I'm going to talk briefly today about something which you will see over and over again. A fighter wins or loses, and the forums are flooded with posts about how he has bad footwork. Simultaneously, I see fighters being praised for having good footwork who display obvious flaws.
Here's the problem: There isn't just one method of footwork for everyone.
There are certain things which everyone should be doing. For instance, crossing the feet should be avoided at all costs. But to say that a fighter has horrible footwork just because his doesn't look like another fighter's—whom you decree to have good footwork—is just not a great way to go about things.
Where does this come from? Well, when Muhammad Ali hit the boxing scene he was something to behold. He moved like no-one had ever moved at heavyweight and it attracted a great deal of attention. In talking himself up, Ali also talked down the likes of Joe Louis for what he perceived to be slow, shoddy footwork.
Check out this charming scene between Ali and the late, great Cus D'Amato (trainer of Mike Tyson, Floyd Patterson and Jose Torres).
Hold on a minute, though. Freddie Roach and many others consider Joe Louis to be one of the finest technical boxers of all time. Yet he had terrible footwork? Well, no. He didn't.
Louis' footwork suited his needs and style. He was a heavy hitter who liked to stay in range for counters. He stayed in his stance with his head off line and shuffled toward his opponent.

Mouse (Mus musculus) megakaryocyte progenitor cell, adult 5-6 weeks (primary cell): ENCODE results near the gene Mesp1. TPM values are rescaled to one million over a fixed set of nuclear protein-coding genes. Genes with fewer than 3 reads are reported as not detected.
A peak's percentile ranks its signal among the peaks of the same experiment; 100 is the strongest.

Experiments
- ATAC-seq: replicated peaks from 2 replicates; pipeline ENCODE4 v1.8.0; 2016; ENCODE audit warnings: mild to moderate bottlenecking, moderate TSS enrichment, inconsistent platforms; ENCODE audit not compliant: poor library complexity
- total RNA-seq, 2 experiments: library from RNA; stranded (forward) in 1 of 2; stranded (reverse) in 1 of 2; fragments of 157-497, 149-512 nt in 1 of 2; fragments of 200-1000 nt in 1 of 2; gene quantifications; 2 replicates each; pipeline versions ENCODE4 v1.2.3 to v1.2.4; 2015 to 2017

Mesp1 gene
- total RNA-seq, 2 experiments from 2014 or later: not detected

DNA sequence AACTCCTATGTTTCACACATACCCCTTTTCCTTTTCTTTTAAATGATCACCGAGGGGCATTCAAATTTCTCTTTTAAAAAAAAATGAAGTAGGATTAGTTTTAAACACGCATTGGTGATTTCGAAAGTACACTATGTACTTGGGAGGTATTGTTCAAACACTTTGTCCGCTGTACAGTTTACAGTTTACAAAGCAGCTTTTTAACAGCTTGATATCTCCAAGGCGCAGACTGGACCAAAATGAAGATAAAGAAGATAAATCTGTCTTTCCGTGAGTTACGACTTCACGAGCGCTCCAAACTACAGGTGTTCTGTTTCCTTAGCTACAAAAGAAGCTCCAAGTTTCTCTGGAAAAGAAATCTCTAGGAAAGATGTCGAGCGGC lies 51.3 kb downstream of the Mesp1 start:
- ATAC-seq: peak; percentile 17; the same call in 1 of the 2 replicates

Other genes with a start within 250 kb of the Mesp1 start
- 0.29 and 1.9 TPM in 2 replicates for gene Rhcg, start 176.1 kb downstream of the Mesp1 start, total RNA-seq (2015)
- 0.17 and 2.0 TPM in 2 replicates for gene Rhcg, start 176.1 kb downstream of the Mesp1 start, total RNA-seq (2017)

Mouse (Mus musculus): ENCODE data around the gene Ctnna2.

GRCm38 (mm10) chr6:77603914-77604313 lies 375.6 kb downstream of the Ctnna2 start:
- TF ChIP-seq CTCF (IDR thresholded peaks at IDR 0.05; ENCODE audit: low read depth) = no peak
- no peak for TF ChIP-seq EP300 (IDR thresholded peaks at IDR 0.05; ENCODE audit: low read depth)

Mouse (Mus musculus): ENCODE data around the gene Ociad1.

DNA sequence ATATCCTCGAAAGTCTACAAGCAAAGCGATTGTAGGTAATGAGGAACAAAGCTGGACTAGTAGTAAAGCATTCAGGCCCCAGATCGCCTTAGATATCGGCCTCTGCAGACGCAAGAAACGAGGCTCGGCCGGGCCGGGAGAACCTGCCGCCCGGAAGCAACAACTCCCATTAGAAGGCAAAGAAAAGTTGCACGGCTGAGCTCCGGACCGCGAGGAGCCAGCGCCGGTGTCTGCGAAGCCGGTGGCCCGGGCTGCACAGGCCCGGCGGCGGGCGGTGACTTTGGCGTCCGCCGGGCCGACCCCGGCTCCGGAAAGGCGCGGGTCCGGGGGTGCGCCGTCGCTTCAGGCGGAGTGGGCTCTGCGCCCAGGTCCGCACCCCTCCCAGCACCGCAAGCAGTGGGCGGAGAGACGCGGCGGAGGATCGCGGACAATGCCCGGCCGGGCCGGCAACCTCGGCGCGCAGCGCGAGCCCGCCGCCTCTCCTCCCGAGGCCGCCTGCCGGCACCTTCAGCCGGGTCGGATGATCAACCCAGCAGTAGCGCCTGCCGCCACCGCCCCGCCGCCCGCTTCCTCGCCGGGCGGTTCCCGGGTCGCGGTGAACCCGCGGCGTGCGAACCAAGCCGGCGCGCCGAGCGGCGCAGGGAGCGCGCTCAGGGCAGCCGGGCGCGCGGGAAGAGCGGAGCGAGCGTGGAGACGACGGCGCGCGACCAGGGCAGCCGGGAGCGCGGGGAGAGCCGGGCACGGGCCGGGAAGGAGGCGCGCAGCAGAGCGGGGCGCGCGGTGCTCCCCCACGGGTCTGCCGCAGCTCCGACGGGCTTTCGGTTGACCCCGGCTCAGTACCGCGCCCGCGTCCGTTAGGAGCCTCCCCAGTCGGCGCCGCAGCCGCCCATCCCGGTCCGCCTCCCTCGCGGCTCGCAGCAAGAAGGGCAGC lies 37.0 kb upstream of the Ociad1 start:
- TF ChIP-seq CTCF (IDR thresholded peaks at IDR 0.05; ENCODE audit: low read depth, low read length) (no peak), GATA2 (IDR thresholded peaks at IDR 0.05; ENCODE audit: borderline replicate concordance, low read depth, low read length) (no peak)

Sometimes he would take a slight step back to see if he could bait his opponents in, and eventually they would fall for it, and he would hammer them with big shots. I talk often about creating collisions, and Louis is a beautiful case study.
Ali's footwork, meanwhile, was a means to his end. He too wanted his opponents walking into his punches, but he accomplished this by being elusive and providing a great deal of hyperactive movement, punctuated by flicking jabs.
When he had his opponent annoyed enough to be reaching at him, he'd lower the boom with his favorite right-hand counter, commonly called the Anchor Punch (something which I shall discuss more in my upcoming print book, which is a technical biography of Ali).
Another fighter who was excellent at creating the chase was Willie Pep. It was the same move over and over and over again. He would step his foot back and begin circling with his feet level. As his opponent either turned to face him or moved to cut him off, Pep would step in with his right foot and nail him with a southpaw left straight.
Count how many times Pep does it. It's remarkable.
Sound familiar? Holly Holm does exactly the same thing. And there are plenty of fighters out there who have picked up on baiting the chase. Lyoto Machida is a master of a very karate-esque version of it.
So we have the shuffling footwork and the dancing footwork, but there's more.